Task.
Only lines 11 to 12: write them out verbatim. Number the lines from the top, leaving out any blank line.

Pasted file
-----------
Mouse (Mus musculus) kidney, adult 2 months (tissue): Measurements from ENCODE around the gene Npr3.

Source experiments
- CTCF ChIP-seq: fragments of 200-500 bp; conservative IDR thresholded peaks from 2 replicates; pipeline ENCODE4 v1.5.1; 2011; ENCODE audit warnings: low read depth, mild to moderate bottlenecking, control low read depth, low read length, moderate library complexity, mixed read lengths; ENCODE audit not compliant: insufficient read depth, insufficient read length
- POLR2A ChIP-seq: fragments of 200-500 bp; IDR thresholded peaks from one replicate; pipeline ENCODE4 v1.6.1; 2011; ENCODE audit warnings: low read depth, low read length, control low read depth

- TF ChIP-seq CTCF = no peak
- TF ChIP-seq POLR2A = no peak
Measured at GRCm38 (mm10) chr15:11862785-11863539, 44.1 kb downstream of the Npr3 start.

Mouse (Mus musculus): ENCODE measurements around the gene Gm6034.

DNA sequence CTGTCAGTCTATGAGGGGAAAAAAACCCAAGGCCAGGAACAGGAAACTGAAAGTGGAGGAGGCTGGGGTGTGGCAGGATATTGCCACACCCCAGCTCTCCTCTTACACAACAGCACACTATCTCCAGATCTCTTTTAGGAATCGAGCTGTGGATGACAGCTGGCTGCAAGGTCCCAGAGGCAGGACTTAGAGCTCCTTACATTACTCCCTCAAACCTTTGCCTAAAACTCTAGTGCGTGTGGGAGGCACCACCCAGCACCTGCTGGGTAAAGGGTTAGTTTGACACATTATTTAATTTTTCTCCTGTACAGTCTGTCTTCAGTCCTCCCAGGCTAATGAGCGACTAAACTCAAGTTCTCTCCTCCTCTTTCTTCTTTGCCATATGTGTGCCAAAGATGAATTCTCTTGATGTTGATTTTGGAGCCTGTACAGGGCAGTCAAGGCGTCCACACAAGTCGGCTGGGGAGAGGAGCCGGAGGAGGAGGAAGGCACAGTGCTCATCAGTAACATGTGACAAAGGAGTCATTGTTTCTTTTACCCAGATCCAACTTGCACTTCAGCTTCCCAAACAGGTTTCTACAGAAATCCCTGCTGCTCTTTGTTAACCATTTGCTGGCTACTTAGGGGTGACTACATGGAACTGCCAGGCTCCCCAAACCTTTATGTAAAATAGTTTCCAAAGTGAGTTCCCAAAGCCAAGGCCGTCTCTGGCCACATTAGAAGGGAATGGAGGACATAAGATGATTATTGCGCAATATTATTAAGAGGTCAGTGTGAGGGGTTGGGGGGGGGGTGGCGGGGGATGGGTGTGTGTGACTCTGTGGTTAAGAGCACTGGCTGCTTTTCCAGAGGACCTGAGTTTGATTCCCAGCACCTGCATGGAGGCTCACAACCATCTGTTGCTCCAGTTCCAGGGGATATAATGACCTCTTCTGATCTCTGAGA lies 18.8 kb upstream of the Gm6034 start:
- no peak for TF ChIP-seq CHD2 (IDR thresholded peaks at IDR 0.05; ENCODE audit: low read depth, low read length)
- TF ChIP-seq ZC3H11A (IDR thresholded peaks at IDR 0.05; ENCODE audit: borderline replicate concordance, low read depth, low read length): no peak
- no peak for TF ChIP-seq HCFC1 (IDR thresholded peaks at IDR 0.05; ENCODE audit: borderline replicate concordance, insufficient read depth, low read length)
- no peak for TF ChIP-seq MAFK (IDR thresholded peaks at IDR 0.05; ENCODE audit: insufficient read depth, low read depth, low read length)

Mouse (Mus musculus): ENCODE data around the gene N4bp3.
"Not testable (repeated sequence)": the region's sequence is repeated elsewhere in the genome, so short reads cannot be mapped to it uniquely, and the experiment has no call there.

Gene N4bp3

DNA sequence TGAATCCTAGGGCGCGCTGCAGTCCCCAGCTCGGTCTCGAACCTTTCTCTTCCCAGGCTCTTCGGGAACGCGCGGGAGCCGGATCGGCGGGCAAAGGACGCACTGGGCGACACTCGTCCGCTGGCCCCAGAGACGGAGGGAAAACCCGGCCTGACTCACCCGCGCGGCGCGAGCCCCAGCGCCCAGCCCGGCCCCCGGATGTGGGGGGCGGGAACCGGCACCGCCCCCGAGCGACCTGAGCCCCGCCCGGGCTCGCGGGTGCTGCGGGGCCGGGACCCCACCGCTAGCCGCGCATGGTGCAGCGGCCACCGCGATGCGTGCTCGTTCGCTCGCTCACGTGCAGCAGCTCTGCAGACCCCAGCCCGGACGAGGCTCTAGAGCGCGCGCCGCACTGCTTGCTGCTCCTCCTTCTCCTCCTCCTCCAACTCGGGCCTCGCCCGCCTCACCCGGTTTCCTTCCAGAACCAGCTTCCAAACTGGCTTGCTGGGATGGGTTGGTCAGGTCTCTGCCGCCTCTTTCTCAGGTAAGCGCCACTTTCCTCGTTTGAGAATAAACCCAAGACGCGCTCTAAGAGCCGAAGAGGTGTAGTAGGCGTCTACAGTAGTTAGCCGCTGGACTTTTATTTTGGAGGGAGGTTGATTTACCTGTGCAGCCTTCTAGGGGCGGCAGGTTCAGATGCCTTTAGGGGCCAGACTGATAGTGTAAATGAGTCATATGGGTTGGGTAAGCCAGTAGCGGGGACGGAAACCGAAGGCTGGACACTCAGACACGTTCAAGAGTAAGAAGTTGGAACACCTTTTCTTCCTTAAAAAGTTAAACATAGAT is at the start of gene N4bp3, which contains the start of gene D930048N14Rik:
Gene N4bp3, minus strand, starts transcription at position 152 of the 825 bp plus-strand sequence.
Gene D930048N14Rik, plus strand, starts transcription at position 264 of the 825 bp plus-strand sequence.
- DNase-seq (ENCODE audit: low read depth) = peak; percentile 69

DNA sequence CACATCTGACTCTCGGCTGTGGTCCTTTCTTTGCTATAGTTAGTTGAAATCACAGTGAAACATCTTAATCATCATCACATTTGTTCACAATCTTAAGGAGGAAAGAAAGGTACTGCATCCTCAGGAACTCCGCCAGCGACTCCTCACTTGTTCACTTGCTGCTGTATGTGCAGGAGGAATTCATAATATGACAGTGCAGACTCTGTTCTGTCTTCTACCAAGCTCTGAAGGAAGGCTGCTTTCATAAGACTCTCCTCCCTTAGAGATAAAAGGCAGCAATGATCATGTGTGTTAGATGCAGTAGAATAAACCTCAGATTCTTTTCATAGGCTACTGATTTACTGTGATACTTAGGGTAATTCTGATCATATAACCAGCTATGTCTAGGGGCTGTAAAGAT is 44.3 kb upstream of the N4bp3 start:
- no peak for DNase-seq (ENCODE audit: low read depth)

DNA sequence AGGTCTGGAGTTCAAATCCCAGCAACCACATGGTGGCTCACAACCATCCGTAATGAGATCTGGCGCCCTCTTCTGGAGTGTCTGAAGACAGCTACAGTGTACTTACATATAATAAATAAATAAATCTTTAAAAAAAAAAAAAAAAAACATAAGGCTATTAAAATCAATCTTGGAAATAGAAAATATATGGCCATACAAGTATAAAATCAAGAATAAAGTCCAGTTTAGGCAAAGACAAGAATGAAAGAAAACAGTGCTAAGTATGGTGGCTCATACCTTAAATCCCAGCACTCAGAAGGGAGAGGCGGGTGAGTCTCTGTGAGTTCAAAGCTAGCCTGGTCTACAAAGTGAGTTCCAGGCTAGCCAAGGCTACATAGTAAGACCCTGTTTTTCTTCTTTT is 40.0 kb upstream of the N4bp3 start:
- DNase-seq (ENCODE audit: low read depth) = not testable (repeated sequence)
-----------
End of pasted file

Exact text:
- TF ChIP-seq ZC3H11A (IDR thresholded peaks at IDR 0.05; ENCODE audit: borderline replicate concordance, low read depth, low read length): no peak
- no peak for TF ChIP-seq HCFC1 (IDR thresholded peaks at IDR 0.05; ENCODE audit: borderline replicate concordance, insufficient read depth, low read length)